On October 14, the Department of Health and Human Services (HHS) announced that it was suspending implementation of the Community Living Assistance Services and Supports (CLASS) program.

Mandated by the health care reform law, the CLASS program was intended to be a consumer-funded, voluntary long-term care insurance program that would cash benefits for eligible beneficiaries. The program would have been available for active workers who were at least 18 years old; enrollment in the CLASS program would be voluntary, although employers could automatically enroll employees with monthly premiums deducted via payroll (subject to opt-out rights). To implement the CLASS program, the Secretary of HHS was required to develop at least three “actuarially sound” benefit plans that would remain solvent for 75 years, one of which would be designated as the final “CLASS Independent Benefit Plan” by October 1, 2012.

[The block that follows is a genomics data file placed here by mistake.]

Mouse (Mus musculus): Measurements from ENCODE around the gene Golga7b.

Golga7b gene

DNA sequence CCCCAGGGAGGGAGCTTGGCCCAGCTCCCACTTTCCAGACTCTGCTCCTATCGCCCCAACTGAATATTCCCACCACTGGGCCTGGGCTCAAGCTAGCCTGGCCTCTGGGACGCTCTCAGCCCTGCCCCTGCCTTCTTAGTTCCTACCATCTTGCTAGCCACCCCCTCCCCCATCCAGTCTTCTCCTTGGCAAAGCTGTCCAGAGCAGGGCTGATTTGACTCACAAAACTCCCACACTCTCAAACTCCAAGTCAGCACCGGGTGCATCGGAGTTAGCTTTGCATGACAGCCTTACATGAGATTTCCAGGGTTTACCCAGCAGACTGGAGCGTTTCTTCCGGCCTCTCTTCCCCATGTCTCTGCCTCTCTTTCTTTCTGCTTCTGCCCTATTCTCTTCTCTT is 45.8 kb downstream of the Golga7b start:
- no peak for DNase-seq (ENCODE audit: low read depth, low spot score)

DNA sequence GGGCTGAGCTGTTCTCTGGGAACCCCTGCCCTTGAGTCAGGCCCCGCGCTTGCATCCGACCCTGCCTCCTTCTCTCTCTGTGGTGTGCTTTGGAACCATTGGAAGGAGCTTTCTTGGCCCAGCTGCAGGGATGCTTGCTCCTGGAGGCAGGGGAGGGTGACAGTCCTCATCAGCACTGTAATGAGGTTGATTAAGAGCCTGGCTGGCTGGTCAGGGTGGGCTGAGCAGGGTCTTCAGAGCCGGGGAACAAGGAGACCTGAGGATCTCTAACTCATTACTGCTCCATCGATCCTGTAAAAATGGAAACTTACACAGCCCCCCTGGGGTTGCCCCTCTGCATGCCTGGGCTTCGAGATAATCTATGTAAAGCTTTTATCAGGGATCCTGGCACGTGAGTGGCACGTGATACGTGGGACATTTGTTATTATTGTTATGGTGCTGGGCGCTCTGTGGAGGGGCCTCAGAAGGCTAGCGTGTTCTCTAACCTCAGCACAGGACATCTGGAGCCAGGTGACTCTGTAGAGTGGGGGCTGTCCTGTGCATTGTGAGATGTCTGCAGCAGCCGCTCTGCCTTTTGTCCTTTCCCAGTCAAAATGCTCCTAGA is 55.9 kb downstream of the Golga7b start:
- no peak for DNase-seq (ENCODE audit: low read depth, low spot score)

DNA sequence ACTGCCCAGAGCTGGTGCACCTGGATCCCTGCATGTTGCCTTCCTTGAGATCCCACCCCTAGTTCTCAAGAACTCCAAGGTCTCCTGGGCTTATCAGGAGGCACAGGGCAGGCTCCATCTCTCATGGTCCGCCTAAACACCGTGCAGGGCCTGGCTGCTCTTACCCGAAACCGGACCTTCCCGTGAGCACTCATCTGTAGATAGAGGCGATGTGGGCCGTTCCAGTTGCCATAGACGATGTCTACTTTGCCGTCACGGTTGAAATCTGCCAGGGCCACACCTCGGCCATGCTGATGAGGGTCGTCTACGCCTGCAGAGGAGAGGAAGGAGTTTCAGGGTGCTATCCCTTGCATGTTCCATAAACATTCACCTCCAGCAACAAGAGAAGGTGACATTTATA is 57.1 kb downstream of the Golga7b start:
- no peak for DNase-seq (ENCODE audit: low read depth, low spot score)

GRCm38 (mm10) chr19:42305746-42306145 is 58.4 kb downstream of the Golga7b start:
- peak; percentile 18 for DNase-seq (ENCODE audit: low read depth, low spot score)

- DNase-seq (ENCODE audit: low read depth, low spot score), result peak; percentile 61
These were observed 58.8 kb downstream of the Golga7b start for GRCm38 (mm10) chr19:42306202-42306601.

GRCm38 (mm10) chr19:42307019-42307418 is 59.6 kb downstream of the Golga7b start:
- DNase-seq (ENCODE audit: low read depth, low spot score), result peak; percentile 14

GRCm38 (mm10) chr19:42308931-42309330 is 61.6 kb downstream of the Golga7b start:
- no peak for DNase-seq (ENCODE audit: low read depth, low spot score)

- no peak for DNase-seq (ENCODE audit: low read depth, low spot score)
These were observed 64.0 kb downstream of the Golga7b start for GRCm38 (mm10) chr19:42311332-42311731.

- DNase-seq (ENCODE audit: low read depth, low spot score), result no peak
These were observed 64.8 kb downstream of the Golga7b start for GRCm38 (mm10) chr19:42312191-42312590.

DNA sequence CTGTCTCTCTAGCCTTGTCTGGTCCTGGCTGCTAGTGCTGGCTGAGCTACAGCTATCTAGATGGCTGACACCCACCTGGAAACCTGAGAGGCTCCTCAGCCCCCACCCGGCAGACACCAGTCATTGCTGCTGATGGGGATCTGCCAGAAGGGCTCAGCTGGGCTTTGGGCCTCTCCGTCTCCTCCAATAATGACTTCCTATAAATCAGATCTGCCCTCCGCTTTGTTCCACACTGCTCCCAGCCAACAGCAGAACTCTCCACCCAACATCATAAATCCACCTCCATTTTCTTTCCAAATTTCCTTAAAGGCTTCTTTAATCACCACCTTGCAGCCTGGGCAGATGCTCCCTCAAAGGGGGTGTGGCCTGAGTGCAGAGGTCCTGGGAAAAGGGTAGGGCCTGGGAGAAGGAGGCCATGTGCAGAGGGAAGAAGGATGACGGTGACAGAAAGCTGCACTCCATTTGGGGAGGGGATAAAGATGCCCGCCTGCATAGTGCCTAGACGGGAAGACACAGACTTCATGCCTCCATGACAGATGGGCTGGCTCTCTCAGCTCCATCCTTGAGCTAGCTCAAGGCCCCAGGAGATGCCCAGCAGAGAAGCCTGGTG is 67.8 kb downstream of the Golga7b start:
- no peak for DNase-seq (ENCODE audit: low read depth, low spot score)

In suspending the CLASS program, HHS cited actuarial and solvency impediments as the reason why they had “not identified a way to make CLASS work at this time.” The full report sent to Congress is available here, along with the Secretary’s cover letter.  There is no indication if HHS will restart work on the CLASS program in the future.